Monday, May 22, 2017

No One's Gonna Die

Recently I was working with one of my bosses and she was getting very frazzled over an event we were organizing (which is not like her). The poor thing was working herself into a tizzy over tiny, insignificant details. Finally, I said to her, "Calm down. No one is going to die if this isn't perfect."

She paused, then replied, "You're right. Our clients deal with life and death issues every day, and this is hardly life or death." (We work in health care law.)

The event went off just fine, BTW.

I had the occasion last week to tell someone else who was sweating bullets over tiny silly things, "No one is going to die." Like my boss, she paused, let the words sink in, then calmed down.

Sometimes we worry over stuff that, in the big scheme of things, are smaller than gnats, while letting big stuff slide. I'm sure psychologically this is a coping or even an avoidance mechanism, but I'm not writing this to delve into the human mind.

Yesterday I was telling a friend about two things that may stand in the way of ordering my RV next month. These aren't necessarily small things, but they are things out of my control. When I was done complaining, my friend threw my favorite new words back at me, "No one is going to die. This is just a delay, nothing more."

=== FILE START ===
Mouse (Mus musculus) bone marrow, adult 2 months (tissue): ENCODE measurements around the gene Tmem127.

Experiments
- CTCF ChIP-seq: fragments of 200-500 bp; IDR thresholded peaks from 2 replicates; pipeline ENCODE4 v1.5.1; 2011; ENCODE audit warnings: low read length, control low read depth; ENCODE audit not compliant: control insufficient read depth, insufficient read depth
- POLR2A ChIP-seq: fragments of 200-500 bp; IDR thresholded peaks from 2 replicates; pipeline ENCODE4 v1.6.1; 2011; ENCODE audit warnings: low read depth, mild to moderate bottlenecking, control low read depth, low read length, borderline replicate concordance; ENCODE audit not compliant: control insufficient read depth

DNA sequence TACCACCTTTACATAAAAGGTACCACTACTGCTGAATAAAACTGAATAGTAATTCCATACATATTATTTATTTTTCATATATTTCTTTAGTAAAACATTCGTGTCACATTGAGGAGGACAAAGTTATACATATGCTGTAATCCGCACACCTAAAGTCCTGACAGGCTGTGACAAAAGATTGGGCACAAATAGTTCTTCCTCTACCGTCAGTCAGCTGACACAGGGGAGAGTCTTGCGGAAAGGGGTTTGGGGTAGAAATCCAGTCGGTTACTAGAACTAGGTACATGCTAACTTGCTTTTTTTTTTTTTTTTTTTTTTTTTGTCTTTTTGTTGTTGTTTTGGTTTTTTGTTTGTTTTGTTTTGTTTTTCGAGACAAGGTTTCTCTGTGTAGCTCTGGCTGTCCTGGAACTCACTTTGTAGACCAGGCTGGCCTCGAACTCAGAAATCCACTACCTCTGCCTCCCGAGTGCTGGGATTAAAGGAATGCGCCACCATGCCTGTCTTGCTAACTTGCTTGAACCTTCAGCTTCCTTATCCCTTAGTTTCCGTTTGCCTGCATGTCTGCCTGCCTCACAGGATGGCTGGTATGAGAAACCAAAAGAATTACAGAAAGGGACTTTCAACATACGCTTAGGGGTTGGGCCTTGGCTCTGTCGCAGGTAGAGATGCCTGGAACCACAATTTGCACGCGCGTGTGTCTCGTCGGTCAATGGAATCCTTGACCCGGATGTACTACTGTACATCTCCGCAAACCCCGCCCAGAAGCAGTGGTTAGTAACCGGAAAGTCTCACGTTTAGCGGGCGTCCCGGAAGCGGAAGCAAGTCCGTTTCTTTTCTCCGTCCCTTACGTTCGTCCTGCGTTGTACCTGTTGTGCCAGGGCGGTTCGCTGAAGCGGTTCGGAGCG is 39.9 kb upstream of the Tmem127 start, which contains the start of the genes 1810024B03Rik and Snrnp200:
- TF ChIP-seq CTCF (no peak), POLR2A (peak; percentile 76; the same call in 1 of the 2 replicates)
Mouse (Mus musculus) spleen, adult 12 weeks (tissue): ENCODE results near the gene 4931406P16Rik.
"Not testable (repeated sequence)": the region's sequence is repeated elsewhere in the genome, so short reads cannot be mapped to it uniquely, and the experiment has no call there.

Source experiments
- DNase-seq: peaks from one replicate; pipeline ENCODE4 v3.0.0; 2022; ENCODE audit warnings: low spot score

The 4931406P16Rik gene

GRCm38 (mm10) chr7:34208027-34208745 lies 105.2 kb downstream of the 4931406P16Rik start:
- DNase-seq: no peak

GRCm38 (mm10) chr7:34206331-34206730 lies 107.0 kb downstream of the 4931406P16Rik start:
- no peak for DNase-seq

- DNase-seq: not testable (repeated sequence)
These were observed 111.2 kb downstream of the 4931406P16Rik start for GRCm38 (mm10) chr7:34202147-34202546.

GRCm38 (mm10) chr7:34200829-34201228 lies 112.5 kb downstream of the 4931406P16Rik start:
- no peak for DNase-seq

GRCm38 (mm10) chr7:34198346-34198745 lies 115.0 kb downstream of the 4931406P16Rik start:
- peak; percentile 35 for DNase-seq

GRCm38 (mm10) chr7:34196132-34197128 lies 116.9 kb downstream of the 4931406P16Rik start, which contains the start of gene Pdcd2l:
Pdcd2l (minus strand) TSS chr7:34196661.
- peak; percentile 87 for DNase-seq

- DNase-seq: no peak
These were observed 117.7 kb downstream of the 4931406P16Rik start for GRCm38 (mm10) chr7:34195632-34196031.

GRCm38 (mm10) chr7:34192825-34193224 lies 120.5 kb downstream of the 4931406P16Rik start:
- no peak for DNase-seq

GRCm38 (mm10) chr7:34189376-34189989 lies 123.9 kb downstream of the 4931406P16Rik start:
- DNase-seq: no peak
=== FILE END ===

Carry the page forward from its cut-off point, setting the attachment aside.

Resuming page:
It's true.  These two things may mess with the timing of my goal to own a camping van, but will not be an obstacle to ultimately getting my hands on one. And the delay may only be six months, not years. Six months is nothing.  And I won't die because of it. I might die during those six months, who knows, but certainly not from waiting.

There are lots of things that can cause a person to die, such as illness or an accident, but I'm not going to die because something I want is put out of my reach for a few  months.  Even more stupid, is that it's not confirmed yet that this will even happen. I'm worrying over something that may not even occur.  Silly me!

This is why we should have contingency plans. Contingency plans are our safety nets, our emergency kits. When life throws obstacles in our path, especially something out of our control, we shouldn't waste energy worrying. Just dust off Plan B and have it in your pocket, like an understudy in a play or a touchstone that brings you comfort.

So I'm letting go of this worry. I'll know in a few weeks if my plans are delayed, but in the meantime, I've got my backup plan primed and ready.

And no one is gonna die!

1 comment:

Judith Gonda said...

I love this! Excellent attitude and advice!